Step 1: If S = 1 then exit concluding S cannot be a sum of consecutive positive integers.

Step 2: If S is even then halve it S := S/2; Increment depth d := d + 2; and go back to step 1.

Step 3: Insert (S – d)/2 at the head the result set R.

Append (S + d)/2 at the end of the result set R.

Decrement depth d := d – 2.

If d > 0, repeat from step 3.

Step 4: The result set R now contains the list of consecutive integers we wanted.

The above algorithm can be run for every positive integer and only powers of two will exit at step 1.

What the algorithm does is basically extracting factors of two out of the number, then halving the remaining odd factor, which gives a midpoint for the series, and then building as many pairs of lowest and highest integers around that midpoint as needed.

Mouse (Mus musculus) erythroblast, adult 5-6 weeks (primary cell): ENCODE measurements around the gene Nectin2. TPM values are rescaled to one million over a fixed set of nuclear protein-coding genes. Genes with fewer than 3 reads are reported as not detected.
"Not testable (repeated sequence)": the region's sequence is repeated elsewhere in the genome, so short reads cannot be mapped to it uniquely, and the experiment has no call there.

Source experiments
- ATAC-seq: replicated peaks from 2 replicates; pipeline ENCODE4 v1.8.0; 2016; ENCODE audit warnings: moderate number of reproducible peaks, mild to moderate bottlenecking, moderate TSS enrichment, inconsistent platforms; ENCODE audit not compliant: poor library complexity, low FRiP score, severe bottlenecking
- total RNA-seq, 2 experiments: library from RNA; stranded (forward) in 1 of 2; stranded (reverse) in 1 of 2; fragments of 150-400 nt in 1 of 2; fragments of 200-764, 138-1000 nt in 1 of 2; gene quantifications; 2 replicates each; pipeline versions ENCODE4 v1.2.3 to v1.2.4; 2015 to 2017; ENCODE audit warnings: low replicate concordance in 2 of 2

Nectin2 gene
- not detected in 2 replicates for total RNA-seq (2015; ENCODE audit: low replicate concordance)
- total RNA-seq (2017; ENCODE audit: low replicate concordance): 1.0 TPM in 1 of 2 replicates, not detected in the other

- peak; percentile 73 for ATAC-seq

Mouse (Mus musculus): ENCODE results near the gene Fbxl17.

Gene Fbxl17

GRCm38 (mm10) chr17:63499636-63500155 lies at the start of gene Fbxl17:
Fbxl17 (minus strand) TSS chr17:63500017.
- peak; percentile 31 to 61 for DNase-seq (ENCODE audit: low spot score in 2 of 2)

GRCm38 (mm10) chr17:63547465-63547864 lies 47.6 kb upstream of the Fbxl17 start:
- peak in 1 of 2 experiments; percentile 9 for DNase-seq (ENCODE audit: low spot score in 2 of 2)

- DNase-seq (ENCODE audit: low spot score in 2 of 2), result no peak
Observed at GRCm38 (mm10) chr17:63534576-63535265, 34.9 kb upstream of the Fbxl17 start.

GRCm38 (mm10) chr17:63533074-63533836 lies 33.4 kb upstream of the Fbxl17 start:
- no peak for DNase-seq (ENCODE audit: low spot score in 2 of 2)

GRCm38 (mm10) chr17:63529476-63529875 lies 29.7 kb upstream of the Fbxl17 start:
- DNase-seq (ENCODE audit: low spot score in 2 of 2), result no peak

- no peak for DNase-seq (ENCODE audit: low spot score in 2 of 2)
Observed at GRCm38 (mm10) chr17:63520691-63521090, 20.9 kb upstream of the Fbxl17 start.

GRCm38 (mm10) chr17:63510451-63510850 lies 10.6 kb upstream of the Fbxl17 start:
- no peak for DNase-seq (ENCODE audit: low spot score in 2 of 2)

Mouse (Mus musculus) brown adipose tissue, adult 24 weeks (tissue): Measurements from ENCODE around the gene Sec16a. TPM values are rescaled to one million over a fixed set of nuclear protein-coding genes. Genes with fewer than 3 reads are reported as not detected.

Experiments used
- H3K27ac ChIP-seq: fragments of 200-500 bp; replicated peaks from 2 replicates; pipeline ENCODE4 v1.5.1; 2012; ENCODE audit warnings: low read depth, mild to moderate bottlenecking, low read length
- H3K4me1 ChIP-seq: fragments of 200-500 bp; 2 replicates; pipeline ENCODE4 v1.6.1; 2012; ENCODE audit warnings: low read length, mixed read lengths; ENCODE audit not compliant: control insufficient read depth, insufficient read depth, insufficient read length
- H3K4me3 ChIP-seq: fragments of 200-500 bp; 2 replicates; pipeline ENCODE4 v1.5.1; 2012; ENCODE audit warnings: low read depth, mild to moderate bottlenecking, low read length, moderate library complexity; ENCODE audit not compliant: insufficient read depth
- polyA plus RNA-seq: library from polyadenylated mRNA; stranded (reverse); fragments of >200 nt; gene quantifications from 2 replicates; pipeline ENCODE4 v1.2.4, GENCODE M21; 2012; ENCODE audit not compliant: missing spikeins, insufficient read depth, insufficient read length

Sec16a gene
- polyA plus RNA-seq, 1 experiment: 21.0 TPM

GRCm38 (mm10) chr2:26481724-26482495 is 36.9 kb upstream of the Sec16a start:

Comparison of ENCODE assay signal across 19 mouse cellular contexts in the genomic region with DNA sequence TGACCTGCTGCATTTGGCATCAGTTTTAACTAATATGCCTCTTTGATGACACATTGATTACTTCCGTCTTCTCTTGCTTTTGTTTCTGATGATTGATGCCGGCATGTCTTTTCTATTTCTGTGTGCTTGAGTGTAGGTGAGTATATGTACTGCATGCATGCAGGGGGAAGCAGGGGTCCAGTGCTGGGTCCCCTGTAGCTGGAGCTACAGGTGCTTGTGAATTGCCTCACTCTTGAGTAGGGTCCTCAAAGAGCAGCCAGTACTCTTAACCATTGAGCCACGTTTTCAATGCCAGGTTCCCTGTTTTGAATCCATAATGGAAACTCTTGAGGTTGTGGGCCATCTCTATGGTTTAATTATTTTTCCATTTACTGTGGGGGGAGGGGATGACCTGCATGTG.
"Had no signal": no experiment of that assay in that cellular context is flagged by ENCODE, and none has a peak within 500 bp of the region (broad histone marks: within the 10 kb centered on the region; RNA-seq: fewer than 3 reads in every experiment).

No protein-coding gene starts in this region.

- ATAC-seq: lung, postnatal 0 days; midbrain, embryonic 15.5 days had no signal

I believe your algorithm is flawed.

For instance, begin at S = 60: d = 1; R = {}1: Continue (S = 6)2: S = 3; d = 33: R = {0, 3}; d = 13: R = {1, 0, 3, 2}end

Also, it only finds one solution, and to me implies that only one exists. There are many numbers for which there are multiple solutions (15 = 4 + 5 + 6 = 7 + 8).

Oh, you’re right. The depth was supposed to fan out exponentially, but now it only grows linearly… It’s a bug. The version in my head should still work, but yes, this version is flawed. Thanks for testing it! Let me go back fixing…

The fix is to at Step 2 increment d := (2 * d) + 1, instead of always adding 2. Decrement at step 3 remains the same. The “insert” should also happen in the middle of the result set, and the “append” to the tail-side of middle, for correct ordering. Then the solution otherwise works, but still does not observe the boundary conditions, so it could propose also zero or negative numbers.